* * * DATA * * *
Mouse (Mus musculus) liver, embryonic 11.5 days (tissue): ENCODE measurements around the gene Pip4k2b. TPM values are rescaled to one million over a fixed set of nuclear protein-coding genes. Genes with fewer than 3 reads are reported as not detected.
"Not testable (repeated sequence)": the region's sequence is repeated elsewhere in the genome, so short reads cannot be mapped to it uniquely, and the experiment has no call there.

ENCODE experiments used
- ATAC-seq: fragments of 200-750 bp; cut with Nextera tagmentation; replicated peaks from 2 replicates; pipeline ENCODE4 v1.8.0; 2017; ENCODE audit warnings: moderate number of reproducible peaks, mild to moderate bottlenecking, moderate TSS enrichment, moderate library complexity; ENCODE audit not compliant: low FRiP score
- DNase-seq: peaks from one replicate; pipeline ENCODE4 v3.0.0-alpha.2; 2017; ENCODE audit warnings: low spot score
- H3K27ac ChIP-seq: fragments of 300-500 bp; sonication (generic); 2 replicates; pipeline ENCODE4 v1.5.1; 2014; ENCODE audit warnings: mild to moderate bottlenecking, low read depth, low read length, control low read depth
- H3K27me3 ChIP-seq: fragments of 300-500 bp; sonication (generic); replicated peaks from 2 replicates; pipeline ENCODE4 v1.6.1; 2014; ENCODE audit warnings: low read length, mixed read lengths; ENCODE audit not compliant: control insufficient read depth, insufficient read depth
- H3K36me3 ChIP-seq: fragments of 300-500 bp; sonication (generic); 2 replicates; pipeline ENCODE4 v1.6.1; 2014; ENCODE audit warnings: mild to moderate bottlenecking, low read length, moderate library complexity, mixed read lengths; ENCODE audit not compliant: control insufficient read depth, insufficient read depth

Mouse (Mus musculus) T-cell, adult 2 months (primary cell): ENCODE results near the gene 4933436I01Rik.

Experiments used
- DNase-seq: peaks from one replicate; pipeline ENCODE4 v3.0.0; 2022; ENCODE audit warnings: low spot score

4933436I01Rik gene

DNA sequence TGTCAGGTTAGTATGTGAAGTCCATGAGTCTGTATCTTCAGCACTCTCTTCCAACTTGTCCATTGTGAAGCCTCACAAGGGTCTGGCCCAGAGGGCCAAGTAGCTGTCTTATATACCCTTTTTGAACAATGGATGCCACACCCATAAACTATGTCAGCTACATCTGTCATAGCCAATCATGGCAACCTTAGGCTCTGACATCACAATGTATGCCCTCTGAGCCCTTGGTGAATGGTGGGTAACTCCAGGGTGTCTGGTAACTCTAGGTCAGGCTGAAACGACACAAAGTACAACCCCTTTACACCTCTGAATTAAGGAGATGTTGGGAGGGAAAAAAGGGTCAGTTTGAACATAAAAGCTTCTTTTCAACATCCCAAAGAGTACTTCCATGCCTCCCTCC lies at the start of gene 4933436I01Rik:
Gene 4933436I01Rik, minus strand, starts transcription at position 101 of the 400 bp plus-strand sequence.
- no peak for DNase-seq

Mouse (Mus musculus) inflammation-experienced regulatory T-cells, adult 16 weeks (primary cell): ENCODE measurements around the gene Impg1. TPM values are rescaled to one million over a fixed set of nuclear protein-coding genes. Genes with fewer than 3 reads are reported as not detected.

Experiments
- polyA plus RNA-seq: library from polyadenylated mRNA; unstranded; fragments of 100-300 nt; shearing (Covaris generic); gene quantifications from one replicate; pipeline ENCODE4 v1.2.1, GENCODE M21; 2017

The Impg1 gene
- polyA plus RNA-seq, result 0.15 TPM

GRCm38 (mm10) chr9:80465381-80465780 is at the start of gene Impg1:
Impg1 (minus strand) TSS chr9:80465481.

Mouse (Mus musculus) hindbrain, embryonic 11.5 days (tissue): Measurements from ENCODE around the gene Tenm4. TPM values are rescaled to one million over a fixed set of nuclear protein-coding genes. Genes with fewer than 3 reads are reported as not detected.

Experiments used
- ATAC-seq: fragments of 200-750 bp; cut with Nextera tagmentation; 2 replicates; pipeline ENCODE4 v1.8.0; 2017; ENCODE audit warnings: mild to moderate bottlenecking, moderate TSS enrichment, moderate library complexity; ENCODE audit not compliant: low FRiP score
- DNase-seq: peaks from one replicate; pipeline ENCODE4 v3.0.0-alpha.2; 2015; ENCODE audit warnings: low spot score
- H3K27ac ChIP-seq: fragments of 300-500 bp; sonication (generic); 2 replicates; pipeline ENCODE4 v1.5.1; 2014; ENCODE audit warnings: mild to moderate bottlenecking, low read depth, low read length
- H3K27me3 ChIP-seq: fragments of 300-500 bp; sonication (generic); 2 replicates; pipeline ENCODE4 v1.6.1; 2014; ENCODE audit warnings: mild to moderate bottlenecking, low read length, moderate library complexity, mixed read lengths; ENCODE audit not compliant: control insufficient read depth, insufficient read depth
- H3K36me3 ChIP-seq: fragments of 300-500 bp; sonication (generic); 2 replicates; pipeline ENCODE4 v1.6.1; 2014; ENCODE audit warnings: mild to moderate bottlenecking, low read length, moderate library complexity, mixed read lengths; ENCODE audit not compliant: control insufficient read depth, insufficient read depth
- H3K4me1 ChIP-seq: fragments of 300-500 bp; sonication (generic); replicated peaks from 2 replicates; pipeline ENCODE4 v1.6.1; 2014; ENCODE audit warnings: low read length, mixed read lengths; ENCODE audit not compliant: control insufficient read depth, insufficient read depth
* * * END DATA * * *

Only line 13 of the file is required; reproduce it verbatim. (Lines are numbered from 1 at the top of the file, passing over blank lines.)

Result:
DNA sequence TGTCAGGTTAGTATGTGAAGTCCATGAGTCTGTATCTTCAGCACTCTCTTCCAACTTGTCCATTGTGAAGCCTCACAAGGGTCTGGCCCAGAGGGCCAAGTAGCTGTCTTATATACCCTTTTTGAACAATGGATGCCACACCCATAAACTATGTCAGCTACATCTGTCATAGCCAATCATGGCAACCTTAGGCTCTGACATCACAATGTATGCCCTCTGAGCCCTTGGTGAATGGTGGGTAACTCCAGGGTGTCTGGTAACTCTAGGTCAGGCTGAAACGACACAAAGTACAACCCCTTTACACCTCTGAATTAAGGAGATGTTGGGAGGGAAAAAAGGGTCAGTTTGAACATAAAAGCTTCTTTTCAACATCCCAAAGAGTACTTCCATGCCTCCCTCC lies at the start of gene 4933436I01Rik: